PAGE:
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Australia, NZ dlrs Slightly Higher as Risk-Appetite Recovers

SYDNEY, March 30 (Reuters) - The Australian and New Zealand dollars were slightly higher on Tuesday, as risk appetite in Asia recovered after Wall Street pared losses sparked by a hedge fund default that hit investment banks.

The New Zealand dollar was 0.14% higher at $0.7011 as investors also positioned for month-end, strategists said.

The kiwi is on track to shed 3.07% in March, which would be its worst monthly performance and its first quarterly loss in a year.

Investors fretting about the potential fallout from the collapse of Archegos Capital had earlier sought the safe haven greenback, although those jitters eased as the Asian trading day got underway.

The Australian dollar was slightly higher at $0.7643, on track to close the month - which has been riddled with volatility in bonds, oil and commodity prices - 0.92% lower.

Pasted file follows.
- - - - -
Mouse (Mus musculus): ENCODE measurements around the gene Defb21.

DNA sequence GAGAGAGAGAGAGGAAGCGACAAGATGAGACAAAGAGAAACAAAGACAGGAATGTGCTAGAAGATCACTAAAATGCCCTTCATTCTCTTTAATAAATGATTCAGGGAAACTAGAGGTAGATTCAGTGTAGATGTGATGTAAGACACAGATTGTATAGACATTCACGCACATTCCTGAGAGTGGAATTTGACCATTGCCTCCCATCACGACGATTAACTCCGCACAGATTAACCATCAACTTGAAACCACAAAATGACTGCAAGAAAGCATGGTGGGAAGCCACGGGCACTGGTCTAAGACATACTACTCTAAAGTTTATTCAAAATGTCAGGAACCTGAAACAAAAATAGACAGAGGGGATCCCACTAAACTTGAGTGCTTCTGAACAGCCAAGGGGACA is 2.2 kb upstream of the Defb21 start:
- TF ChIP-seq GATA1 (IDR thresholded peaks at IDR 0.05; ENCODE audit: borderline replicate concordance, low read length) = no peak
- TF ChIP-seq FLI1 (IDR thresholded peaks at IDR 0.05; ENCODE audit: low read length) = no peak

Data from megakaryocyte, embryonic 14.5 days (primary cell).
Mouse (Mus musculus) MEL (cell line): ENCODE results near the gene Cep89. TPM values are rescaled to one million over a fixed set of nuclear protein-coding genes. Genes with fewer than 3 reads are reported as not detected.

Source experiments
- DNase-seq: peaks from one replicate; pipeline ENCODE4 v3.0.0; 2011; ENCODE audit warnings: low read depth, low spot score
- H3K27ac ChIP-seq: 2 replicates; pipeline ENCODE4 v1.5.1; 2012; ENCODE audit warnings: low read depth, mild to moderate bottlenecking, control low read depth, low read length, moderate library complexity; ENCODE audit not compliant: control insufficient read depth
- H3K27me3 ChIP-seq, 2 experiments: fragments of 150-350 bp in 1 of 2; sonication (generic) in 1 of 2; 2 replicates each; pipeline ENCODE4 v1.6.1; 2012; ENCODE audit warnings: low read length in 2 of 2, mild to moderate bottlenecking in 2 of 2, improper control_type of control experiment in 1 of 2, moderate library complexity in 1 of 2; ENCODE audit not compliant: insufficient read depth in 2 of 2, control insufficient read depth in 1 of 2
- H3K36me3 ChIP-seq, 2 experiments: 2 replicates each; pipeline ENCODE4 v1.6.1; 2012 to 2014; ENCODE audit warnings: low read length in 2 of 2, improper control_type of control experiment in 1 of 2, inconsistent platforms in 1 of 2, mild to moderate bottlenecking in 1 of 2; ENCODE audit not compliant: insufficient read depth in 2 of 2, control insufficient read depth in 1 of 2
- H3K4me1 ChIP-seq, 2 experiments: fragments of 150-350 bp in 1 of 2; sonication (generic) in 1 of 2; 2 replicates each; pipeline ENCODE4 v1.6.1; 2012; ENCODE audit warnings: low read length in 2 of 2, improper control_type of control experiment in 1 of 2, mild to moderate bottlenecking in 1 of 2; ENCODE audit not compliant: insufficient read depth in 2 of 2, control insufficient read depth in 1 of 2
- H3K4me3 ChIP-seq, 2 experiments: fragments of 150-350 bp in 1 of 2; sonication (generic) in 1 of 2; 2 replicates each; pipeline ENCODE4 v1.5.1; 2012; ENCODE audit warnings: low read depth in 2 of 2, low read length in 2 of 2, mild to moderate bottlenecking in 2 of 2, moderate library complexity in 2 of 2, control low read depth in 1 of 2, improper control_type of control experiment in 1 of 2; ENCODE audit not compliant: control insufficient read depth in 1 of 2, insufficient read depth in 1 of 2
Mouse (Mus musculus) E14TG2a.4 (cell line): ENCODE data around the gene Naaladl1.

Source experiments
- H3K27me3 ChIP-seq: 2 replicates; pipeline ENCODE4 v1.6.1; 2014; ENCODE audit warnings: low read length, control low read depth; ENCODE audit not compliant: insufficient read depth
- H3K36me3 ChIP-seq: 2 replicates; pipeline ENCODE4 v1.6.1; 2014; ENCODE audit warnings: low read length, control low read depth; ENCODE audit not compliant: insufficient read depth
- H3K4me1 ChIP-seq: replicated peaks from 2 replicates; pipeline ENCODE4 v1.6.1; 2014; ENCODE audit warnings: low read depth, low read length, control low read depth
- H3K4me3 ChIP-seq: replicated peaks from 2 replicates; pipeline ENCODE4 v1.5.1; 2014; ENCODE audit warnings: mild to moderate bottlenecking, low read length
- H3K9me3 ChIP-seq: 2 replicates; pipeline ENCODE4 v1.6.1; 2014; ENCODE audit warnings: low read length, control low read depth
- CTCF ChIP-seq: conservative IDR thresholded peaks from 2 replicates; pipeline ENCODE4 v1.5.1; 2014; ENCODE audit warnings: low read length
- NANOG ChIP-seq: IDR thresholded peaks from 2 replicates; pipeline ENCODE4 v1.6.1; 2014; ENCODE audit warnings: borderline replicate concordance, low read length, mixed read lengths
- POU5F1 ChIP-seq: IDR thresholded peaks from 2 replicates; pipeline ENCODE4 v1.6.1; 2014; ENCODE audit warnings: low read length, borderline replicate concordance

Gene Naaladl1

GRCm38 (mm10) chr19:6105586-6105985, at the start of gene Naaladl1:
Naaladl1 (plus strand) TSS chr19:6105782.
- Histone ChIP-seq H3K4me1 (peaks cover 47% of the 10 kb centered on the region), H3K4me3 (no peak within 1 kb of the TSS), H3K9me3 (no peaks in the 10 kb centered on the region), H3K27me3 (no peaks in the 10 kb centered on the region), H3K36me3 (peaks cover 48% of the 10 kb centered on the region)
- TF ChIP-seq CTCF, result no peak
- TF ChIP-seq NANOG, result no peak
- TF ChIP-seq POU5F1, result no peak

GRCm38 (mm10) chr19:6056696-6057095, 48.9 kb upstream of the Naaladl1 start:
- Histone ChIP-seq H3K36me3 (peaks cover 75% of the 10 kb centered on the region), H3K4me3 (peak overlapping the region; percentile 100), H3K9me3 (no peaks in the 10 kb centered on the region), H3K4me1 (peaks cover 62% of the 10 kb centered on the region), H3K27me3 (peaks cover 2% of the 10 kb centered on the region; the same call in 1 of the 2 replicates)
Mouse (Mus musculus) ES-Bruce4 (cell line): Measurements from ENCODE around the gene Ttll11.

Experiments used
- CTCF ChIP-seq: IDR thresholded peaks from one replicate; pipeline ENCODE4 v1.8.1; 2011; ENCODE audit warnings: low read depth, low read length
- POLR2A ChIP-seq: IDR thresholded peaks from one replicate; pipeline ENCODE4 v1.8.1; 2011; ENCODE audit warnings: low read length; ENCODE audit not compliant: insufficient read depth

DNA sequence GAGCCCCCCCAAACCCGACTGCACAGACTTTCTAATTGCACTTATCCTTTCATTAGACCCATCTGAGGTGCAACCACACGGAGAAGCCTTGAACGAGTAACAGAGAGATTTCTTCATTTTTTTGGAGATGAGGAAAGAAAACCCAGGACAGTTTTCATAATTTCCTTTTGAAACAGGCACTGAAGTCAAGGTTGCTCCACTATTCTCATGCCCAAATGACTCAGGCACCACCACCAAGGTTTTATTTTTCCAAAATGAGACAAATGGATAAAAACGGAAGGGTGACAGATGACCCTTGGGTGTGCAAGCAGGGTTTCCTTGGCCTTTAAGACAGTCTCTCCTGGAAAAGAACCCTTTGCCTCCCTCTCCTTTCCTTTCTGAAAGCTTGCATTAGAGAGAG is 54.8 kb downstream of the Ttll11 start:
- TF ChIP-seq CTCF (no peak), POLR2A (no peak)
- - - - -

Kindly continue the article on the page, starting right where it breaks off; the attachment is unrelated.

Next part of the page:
The commodity-sensitive currency largely shrugged off falls in iron ore and oil on Tuesday, as shipping traffic resumed through the Suez Canal and attention switched to an OPEC meeting this week where the extension of supply curbs may be on the table.

The Aussie, which the Commonwealth Bank says “is undervalued relative to commodity prices,” is well supported at the $0.7600 level and faces resistance at $0.7660.

Both currencies should be supported in coming months by elevated risk sentiment globally, driven by unprecedented stimulus and progress in COVID-19 vaccination programmes, strategists said.

Australian government bond yields were 8 basis points higher at 1.77% on Tuesday, mirroring a spike in Treasury yields overnight that was driven by inflation concerns. The Australian 10-year futures contract was 8 ticks lower to 98.19, implying a yield of 1.81%.

New Zealand government bonds were also lower with yields 7-8 basis points higher at the longer end of the curve.

(Reporting by Paulina Duran; editing by Jane Wardell)

Source: Reuters

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